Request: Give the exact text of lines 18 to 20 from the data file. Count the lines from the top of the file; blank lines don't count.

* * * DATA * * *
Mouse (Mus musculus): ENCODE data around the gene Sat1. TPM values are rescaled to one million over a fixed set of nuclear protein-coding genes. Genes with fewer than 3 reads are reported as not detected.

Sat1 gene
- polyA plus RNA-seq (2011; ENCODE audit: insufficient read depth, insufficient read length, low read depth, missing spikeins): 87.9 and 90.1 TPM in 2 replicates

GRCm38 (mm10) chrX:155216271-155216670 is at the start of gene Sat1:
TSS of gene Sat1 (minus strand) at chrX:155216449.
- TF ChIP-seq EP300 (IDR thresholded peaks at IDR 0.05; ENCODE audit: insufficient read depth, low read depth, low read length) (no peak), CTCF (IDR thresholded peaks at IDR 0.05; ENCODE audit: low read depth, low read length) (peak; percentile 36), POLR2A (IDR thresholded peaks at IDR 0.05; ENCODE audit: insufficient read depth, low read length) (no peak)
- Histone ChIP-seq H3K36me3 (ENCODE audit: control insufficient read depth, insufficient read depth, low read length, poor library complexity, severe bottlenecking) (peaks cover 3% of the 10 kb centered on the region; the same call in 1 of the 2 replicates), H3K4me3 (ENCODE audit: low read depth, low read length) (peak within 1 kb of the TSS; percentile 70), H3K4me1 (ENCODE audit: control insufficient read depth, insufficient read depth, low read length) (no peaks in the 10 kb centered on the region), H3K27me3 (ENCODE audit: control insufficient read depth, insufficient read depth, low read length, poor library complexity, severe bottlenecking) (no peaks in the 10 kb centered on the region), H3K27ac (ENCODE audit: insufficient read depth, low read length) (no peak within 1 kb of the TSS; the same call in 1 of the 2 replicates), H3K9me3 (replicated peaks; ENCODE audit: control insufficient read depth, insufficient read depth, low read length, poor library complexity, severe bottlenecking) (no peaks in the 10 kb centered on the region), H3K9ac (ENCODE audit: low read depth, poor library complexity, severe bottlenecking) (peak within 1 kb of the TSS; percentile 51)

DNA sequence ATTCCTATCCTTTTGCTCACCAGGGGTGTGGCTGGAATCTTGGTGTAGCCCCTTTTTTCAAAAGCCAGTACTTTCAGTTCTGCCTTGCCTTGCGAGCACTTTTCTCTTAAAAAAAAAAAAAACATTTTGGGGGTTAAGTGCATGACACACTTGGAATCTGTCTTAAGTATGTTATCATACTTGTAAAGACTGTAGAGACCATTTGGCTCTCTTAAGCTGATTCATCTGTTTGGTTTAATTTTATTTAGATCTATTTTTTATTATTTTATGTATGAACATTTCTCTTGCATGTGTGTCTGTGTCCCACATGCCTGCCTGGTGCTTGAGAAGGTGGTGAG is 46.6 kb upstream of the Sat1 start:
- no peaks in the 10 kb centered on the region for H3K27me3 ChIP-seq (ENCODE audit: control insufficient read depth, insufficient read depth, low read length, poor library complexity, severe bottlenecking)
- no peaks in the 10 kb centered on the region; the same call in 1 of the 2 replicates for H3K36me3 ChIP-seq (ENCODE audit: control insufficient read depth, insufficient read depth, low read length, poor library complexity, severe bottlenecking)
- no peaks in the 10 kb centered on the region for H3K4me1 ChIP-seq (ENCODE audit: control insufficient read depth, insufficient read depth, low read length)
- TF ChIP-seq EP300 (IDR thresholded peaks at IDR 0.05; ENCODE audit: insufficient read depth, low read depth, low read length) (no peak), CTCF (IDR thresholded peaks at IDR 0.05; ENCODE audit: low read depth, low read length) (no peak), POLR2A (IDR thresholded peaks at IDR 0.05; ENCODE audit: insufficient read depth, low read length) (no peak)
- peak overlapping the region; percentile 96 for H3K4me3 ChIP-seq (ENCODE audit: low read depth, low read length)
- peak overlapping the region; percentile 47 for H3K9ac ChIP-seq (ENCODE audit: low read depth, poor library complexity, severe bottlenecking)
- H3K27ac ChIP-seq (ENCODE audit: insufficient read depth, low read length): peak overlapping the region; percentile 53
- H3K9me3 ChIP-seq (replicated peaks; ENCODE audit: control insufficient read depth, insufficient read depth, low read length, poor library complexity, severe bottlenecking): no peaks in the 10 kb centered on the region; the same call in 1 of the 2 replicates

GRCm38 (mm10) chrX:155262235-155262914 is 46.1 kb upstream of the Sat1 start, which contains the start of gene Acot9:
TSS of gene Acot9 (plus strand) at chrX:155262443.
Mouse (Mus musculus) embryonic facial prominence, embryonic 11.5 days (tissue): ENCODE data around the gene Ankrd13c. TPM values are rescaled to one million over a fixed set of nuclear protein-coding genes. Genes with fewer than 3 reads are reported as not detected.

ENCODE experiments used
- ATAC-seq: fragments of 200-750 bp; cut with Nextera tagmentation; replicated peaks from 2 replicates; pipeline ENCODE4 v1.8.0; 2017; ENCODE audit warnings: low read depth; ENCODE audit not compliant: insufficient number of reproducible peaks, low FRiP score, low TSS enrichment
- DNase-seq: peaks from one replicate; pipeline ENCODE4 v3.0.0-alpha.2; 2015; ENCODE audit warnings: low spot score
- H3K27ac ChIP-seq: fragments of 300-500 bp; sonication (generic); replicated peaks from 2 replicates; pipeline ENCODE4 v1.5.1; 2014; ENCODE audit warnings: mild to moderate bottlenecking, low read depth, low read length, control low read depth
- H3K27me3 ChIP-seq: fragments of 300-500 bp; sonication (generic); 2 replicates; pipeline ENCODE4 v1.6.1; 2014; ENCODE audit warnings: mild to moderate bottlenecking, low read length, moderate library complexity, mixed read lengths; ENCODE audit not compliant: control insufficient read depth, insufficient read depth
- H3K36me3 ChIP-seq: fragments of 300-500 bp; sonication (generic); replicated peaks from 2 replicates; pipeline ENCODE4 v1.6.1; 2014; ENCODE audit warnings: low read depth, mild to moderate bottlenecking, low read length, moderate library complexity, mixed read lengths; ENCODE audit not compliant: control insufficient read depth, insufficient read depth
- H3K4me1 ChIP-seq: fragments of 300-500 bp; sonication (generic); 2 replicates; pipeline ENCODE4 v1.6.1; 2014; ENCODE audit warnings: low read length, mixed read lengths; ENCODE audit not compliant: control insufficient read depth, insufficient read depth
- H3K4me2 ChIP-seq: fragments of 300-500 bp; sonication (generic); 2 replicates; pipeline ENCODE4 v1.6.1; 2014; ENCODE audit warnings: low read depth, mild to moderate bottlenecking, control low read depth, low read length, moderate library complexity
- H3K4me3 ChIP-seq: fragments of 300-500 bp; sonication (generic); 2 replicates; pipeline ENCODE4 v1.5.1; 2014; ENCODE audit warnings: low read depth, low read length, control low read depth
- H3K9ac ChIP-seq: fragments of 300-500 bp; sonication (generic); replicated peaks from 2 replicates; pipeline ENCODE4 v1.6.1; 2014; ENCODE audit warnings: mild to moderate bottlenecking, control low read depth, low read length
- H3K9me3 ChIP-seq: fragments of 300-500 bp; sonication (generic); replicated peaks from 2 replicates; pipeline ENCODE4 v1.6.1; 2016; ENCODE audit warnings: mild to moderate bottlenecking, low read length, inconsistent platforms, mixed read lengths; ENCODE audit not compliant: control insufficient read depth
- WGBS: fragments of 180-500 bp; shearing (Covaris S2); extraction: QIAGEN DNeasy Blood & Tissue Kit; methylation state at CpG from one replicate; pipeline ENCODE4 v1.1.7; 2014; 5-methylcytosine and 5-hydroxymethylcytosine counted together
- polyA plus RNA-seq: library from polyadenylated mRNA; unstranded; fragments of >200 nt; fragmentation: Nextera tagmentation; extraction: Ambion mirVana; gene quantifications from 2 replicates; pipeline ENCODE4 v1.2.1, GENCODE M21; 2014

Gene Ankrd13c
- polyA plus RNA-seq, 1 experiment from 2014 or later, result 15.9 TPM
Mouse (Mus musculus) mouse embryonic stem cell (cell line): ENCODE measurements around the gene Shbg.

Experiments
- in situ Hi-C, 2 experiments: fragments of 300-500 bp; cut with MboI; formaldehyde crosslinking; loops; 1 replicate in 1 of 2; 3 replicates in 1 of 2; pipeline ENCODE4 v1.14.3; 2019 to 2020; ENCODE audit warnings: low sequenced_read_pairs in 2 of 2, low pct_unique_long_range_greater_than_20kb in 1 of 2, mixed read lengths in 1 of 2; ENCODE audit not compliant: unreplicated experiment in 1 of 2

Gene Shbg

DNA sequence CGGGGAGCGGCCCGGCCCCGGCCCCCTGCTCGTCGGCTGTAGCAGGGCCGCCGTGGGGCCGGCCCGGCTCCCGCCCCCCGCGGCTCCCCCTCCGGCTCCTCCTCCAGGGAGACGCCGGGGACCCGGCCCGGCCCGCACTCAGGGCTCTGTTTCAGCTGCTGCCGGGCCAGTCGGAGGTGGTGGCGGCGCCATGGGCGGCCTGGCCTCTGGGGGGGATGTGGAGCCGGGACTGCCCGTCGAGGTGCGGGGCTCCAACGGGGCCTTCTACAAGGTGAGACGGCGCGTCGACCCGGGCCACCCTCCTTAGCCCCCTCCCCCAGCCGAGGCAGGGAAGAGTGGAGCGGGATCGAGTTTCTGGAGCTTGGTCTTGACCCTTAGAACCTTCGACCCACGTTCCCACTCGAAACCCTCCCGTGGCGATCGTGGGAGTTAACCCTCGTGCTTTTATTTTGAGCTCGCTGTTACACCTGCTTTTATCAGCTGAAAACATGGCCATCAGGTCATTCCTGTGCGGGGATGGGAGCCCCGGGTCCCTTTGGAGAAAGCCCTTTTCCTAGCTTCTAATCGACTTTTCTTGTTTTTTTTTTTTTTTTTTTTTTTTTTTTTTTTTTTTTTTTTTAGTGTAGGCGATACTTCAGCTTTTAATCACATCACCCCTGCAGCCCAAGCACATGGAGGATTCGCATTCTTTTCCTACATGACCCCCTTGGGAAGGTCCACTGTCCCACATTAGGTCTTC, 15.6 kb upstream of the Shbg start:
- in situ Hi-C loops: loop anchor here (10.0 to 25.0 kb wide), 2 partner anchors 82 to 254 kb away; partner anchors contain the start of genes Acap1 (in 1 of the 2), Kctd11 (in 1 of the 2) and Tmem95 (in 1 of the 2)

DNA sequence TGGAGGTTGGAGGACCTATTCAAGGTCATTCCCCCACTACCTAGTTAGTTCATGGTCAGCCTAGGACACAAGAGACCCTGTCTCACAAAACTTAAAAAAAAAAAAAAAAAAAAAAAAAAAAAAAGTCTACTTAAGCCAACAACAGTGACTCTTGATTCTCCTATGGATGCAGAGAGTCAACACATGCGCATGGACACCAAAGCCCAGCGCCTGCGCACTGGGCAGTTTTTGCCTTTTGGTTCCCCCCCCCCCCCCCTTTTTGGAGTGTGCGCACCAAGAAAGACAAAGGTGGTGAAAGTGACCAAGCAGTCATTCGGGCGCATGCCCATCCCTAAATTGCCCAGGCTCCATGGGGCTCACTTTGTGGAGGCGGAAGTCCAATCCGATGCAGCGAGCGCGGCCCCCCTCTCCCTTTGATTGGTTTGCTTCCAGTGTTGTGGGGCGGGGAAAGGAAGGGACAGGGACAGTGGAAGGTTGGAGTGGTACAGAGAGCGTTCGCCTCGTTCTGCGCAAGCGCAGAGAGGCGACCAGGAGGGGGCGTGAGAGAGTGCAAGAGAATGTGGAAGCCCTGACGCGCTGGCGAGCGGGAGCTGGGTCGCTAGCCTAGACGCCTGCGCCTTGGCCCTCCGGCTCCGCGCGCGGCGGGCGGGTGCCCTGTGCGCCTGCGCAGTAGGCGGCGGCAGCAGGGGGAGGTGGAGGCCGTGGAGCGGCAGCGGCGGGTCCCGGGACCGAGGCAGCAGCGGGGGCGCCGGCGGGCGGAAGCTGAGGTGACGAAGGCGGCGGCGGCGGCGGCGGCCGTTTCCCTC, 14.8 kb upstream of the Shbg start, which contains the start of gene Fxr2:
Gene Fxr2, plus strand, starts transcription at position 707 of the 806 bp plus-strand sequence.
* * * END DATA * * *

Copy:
TSS of gene Acot9 (plus strand) at chrX:155262443.
Mouse (Mus musculus) embryonic facial prominence, embryonic 11.5 days (tissue): ENCODE data around the gene Ankrd13c. TPM values are rescaled to one million over a fixed set of nuclear protein-coding genes. Genes with fewer than 3 reads are reported as not detected.

ENCODE experiments used